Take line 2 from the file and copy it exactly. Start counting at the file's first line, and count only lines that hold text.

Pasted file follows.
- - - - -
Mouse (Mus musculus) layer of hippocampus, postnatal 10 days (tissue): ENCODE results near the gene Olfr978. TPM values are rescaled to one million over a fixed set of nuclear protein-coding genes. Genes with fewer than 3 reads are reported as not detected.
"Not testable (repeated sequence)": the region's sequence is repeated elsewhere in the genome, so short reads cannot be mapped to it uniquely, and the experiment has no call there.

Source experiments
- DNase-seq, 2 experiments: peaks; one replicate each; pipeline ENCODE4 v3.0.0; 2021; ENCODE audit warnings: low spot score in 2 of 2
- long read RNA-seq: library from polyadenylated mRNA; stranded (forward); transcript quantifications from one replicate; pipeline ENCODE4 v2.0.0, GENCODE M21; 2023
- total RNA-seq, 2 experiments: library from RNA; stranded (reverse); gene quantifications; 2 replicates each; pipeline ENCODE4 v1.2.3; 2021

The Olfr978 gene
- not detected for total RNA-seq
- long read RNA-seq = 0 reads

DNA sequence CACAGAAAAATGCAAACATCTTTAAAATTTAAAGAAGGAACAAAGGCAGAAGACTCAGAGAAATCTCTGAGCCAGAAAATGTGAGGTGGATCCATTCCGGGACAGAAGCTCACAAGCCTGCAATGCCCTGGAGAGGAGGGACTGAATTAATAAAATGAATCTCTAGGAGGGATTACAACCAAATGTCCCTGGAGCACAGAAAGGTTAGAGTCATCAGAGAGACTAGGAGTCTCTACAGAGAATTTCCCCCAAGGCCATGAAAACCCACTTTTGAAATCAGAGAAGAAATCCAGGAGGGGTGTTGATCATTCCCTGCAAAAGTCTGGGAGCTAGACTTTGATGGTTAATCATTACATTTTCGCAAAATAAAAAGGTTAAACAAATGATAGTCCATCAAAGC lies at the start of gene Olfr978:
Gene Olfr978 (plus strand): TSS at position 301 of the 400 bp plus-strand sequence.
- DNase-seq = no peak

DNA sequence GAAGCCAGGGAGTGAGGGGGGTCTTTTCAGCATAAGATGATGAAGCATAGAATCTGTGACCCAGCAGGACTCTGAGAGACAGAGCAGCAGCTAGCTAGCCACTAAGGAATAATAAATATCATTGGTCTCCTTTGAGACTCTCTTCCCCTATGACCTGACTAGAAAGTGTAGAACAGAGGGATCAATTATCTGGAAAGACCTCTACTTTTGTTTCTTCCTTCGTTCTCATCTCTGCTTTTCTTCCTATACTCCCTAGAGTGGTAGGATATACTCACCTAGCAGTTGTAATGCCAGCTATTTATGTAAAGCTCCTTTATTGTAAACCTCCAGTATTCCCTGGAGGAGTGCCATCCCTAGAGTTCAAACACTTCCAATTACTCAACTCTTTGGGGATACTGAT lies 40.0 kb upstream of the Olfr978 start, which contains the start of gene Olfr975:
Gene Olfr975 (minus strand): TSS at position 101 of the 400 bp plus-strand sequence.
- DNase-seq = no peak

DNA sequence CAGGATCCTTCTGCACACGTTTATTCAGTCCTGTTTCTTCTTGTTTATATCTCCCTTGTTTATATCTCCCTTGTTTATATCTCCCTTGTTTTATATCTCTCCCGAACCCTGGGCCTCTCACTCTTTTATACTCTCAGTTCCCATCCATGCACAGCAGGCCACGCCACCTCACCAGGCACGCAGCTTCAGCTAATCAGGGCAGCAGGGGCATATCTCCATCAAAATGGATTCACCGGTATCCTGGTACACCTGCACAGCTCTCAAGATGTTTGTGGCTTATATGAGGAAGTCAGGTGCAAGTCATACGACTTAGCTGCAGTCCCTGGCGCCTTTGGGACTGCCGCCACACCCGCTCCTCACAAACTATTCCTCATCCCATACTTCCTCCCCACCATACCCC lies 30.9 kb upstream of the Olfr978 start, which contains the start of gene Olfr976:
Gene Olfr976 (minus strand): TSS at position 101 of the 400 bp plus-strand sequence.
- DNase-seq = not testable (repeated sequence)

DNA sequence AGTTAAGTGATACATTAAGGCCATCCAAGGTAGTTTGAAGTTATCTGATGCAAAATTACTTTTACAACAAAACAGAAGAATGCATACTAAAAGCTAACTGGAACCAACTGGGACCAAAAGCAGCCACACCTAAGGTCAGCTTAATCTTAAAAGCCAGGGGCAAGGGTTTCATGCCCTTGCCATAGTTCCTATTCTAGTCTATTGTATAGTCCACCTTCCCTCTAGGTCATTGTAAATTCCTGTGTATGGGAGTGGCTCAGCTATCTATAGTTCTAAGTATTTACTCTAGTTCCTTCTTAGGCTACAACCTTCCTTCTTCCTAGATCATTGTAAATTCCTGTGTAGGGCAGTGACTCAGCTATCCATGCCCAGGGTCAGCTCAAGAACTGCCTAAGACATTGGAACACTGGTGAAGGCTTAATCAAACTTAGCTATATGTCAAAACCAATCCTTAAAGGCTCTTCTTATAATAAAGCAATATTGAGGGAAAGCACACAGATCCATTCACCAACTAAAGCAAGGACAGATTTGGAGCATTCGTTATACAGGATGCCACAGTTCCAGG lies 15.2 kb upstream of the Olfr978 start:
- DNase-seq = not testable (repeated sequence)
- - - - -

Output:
"Not testable (repeated sequence)": the region's sequence is repeated elsewhere in the genome, so short reads cannot be mapped to it uniquely, and the experiment has no call there.